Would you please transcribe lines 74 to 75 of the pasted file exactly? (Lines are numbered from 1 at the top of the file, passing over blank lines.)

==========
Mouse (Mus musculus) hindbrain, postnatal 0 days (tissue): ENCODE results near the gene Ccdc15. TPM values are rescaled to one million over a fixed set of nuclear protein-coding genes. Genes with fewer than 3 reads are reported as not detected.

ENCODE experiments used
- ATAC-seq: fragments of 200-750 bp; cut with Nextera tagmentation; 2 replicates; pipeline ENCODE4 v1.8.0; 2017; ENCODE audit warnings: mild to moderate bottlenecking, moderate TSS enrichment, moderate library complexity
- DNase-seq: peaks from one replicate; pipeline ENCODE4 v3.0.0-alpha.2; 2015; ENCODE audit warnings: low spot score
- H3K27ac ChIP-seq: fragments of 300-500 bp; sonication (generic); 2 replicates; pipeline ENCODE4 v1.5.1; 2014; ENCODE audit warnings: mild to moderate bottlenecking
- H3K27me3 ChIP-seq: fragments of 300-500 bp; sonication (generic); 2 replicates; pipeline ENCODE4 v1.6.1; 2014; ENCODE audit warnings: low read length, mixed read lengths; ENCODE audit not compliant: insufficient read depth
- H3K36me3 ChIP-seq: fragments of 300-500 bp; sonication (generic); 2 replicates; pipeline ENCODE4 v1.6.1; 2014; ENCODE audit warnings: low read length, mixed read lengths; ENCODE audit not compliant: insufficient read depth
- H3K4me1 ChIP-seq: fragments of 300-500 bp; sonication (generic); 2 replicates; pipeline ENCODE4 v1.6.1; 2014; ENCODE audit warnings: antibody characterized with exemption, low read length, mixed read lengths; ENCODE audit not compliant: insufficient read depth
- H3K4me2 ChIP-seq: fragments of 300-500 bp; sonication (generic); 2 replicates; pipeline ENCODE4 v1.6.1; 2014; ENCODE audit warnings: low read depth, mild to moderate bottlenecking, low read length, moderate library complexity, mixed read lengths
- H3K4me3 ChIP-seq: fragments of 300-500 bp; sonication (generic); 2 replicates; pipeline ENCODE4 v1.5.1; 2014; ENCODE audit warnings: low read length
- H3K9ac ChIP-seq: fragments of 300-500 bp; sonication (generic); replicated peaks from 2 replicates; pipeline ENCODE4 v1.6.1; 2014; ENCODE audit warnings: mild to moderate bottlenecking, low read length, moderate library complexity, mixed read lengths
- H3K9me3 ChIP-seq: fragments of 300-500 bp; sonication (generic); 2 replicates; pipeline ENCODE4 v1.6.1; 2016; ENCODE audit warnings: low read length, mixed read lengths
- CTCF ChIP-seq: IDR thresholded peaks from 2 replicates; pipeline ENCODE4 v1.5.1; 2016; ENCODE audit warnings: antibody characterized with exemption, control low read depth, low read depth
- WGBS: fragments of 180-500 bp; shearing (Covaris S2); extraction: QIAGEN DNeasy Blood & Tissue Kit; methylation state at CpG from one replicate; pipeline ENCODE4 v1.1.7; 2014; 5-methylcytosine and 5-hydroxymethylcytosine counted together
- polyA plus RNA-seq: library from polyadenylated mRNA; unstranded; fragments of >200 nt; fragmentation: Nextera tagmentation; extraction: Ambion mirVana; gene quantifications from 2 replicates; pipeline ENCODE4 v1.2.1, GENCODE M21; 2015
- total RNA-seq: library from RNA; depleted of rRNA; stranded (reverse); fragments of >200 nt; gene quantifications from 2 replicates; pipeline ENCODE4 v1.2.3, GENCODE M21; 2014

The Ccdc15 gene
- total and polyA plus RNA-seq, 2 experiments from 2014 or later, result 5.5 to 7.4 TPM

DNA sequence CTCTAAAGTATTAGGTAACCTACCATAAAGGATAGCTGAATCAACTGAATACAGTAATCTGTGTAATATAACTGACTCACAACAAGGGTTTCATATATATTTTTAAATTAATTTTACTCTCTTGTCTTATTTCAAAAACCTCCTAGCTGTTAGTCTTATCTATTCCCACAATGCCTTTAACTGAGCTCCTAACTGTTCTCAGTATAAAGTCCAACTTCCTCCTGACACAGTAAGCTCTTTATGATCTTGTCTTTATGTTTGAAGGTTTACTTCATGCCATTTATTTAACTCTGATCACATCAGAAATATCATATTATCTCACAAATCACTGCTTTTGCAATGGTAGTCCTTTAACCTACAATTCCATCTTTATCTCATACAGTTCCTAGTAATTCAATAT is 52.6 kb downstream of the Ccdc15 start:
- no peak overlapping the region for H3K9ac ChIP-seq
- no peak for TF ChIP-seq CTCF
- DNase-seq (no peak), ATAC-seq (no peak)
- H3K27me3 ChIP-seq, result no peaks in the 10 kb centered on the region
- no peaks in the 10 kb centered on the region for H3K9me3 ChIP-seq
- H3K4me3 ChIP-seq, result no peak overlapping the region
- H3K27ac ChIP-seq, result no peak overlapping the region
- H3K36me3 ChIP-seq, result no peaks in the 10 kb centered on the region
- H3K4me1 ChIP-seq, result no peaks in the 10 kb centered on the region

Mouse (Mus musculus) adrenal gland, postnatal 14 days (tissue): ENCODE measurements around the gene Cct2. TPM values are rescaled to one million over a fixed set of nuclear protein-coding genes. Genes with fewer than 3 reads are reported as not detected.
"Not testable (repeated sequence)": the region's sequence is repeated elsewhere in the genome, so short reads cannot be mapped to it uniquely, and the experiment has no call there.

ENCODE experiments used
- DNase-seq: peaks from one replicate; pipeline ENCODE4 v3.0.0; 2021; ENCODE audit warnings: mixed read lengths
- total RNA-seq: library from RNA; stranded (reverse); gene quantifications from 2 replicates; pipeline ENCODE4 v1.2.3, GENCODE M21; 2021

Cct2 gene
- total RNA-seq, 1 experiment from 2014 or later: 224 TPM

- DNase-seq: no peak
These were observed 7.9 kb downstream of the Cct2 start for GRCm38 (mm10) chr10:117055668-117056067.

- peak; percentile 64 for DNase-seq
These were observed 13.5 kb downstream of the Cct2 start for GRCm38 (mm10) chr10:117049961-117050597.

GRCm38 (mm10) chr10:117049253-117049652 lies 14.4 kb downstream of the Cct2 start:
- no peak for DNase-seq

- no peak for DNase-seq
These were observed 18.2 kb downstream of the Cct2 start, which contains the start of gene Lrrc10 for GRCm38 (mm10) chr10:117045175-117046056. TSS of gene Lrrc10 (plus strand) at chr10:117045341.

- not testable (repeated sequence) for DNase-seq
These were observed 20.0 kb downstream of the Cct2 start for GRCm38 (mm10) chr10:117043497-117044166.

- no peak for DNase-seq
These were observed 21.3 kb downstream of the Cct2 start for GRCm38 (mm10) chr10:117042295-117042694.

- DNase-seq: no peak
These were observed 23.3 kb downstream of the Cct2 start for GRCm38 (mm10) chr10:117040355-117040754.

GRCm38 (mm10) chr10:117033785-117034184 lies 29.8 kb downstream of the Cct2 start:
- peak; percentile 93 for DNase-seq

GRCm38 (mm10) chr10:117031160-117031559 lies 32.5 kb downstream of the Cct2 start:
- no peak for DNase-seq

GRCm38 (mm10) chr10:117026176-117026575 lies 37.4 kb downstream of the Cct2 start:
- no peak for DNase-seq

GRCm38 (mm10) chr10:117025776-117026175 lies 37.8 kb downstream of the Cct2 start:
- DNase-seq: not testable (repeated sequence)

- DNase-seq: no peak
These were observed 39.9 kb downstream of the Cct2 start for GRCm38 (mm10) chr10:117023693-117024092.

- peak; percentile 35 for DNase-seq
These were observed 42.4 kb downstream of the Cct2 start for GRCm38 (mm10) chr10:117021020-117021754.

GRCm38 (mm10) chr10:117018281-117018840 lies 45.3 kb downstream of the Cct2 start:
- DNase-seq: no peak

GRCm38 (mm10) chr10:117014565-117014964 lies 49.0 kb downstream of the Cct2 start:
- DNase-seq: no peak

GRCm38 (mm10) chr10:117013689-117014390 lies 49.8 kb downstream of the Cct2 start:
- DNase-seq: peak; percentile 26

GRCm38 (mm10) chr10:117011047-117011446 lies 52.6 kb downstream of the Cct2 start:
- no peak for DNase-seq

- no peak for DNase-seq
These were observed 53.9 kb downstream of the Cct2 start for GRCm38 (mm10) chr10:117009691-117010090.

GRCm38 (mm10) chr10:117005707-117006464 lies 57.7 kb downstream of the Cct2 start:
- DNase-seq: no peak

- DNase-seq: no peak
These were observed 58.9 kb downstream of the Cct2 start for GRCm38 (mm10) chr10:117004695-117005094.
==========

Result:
- DNase-seq: no peak
These were observed 58.9 kb downstream of the Cct2 start for GRCm38 (mm10) chr10:117004695-117005094.